Don’t lose twice
How not to overinvest and create a profitable start-up
Building a start-up brand, pt. 1
Budget is the malady of start-ups. You need to provide funds out of your own pocket. They are optimized. Largely invested in the product. The same goes with the time necessary to prototype solutions. But what about building a start-up brand? Avoiding this step is a mistake that increases the risk of failure. A well-designed and developed brand is an efficient business tool.
The brand defines one-of-its-kind start-up identity. It develops a competitive advantage. It is a form of intellectual property and increases the start-up’s financial value. If there is no brand between the start-up and the consumer, the latter is left alone with the product without any credibility, indication or support of their selection, or a feeling of affiliation for that matter. Brand deficiency brings about difficulties in acquiring customers, investors at subsequent stages, and gives rise to a marketing of poor efficiency and, as a result, blocks the development of the start-up.
Why should I invest in a brand? The perspective prepared by Forbes induces optimism and confirms the assumption that brand investment is one of the most efficient long-term business strategies. As in previous years, Forbes prepared the ranking of the 10 World’s Most Valuable Brands in 2017. Google is at the top with $109.5 billion, followed by Apple and Amazon with $107.1 billion and $106.4 billion, respectively. Outside the podium were AT&T – $87.0 billion, Microsoft – $73.3 billion, Samsung – $66.2 billion, Verizon – $65.9 billion, Walmart – $62.5 billion, Facebook – $61.9 billion, ICBC – $47.8 billion. Regardless of the scale and business objectives, the basis for a profitable start-up is to analyse the budget for brand design. In an investment scheme, this is a 50-50 ratio. Half of the funds is allocated to brand design, whereas the other half – to generate the product.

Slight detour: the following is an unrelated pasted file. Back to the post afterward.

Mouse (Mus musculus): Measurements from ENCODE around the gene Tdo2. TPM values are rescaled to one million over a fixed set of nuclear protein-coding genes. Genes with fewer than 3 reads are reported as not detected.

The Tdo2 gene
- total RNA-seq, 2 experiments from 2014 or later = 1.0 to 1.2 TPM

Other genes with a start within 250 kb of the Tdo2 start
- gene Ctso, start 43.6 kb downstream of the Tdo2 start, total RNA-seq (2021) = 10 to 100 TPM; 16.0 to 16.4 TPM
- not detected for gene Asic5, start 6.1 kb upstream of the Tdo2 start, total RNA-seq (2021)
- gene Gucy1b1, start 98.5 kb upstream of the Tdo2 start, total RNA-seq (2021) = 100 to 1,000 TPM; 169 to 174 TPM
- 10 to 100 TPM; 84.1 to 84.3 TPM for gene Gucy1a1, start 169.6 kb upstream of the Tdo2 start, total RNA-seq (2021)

Brand design begins with a communication strategy. This is where the most important element is made to maintain the efficiency of this process – brand’s identity and image coherence. At subsequent stages of start-up branding based on a specific strategic path lies a graphic sign – the brand’s logo. According to Alina Wheeler, the author of a popular book titled ”Branding”, a trade mark is the shortest, the quickest, and the most versatile form of communication. The next step is to design a visual system (visual identification) assigned to the brand, which is subsequently posted online, distributed as part of newsletters, print-outs, cards, presentations, correspondence, brand language, and promotional content on social media and blogs. Start-up branding can be compared with a complex chemical reaction. Matching up elements allows to obtain a satisfactory formula, which is efficient. Especially where the budget is limited and the investment is to generate returns quickly. The first step of entry into the market involves the development of professional visual identification of a start-up.